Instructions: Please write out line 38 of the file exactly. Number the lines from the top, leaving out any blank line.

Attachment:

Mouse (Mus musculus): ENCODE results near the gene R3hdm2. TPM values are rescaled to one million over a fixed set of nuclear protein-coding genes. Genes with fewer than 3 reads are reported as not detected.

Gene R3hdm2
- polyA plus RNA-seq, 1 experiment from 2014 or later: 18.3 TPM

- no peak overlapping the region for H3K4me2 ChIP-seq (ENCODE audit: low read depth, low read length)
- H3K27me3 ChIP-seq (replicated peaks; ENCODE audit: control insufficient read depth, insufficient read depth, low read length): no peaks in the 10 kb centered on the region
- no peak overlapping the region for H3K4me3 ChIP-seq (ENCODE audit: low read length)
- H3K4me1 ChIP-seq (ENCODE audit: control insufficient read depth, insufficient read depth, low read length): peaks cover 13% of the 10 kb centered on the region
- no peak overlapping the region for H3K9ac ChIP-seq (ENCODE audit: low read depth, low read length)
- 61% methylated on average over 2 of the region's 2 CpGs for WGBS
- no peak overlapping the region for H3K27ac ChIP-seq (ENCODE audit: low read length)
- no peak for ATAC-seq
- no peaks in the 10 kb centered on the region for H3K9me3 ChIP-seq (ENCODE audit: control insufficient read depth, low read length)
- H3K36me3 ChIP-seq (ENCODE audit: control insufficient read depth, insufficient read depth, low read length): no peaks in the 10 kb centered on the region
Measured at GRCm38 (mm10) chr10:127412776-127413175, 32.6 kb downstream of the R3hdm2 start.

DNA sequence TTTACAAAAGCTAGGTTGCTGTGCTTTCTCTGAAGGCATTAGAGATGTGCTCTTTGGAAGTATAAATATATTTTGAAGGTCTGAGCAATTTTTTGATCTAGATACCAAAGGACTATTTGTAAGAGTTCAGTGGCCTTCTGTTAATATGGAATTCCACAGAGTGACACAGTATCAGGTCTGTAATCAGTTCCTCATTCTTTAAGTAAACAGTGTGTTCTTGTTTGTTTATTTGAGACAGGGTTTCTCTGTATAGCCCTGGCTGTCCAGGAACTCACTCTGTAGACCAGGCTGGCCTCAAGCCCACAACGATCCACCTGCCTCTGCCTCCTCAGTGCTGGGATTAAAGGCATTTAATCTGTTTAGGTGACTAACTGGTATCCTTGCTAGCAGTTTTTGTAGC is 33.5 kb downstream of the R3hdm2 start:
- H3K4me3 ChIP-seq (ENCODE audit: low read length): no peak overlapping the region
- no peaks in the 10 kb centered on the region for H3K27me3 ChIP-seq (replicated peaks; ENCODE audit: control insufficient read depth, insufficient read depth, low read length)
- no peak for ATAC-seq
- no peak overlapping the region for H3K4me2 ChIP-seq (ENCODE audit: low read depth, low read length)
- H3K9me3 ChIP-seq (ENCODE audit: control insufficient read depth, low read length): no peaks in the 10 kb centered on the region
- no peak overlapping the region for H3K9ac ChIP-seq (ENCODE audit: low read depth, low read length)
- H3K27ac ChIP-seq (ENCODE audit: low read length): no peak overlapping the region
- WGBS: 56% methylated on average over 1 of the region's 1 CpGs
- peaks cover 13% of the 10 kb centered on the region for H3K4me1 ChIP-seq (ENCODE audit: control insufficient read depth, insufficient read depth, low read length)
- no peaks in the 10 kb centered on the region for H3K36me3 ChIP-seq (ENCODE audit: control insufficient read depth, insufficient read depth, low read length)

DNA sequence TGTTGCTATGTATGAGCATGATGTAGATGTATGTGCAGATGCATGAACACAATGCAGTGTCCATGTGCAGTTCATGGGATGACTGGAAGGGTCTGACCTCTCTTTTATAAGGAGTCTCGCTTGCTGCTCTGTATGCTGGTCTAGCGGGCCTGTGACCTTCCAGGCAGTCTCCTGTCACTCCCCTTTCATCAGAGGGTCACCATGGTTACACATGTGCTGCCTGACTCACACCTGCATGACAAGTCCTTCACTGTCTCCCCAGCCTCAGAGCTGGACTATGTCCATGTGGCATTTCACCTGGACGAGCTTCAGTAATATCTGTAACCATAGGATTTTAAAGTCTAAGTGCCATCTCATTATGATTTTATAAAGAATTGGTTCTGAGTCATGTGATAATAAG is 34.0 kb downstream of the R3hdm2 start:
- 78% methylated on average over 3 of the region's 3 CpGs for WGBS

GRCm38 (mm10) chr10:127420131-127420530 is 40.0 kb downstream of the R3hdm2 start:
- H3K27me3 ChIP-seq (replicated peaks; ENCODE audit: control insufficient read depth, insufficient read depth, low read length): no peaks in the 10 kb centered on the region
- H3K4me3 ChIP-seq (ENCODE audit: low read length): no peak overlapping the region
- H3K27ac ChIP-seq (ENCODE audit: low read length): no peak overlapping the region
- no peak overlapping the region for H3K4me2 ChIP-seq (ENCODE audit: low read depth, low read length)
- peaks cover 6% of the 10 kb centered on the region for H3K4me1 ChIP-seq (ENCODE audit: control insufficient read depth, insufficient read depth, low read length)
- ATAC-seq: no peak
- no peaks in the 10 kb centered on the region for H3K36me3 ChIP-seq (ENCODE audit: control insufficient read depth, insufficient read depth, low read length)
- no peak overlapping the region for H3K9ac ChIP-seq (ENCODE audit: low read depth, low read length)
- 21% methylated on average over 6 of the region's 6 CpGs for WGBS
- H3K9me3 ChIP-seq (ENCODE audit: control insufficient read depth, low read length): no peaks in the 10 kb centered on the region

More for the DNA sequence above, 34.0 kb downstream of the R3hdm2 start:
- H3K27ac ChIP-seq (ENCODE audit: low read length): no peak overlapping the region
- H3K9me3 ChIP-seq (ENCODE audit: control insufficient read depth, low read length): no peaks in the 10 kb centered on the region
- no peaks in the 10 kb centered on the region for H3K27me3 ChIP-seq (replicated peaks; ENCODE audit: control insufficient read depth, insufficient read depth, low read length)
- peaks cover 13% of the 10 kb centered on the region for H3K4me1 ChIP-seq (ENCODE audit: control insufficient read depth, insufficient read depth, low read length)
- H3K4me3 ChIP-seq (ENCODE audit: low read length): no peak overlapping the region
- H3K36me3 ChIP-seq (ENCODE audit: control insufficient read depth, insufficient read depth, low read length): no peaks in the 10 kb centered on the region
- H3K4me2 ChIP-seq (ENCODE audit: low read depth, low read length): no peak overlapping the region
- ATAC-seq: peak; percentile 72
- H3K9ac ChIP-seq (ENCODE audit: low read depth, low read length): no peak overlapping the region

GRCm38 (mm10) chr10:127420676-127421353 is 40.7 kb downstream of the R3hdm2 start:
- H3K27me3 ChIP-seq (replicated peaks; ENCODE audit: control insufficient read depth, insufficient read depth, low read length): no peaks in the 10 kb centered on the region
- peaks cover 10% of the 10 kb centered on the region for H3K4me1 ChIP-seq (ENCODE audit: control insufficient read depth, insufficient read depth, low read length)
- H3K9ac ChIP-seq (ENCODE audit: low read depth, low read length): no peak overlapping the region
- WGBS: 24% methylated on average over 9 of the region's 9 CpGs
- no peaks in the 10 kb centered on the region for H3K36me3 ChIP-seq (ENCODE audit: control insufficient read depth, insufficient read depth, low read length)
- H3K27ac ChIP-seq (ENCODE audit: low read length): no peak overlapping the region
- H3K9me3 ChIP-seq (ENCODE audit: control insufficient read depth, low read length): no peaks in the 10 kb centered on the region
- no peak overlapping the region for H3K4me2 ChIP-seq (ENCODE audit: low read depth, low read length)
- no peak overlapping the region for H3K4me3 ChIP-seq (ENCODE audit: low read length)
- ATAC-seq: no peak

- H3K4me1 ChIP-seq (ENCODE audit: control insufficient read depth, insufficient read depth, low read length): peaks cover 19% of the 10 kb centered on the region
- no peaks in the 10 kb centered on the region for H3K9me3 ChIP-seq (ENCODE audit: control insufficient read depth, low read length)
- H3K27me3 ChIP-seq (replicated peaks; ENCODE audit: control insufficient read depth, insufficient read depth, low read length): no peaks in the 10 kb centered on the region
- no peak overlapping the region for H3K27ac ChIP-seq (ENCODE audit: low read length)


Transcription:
- H3K9me3 ChIP-seq (ENCODE audit: control insufficient read depth, low read length): no peaks in the 10 kb centered on the region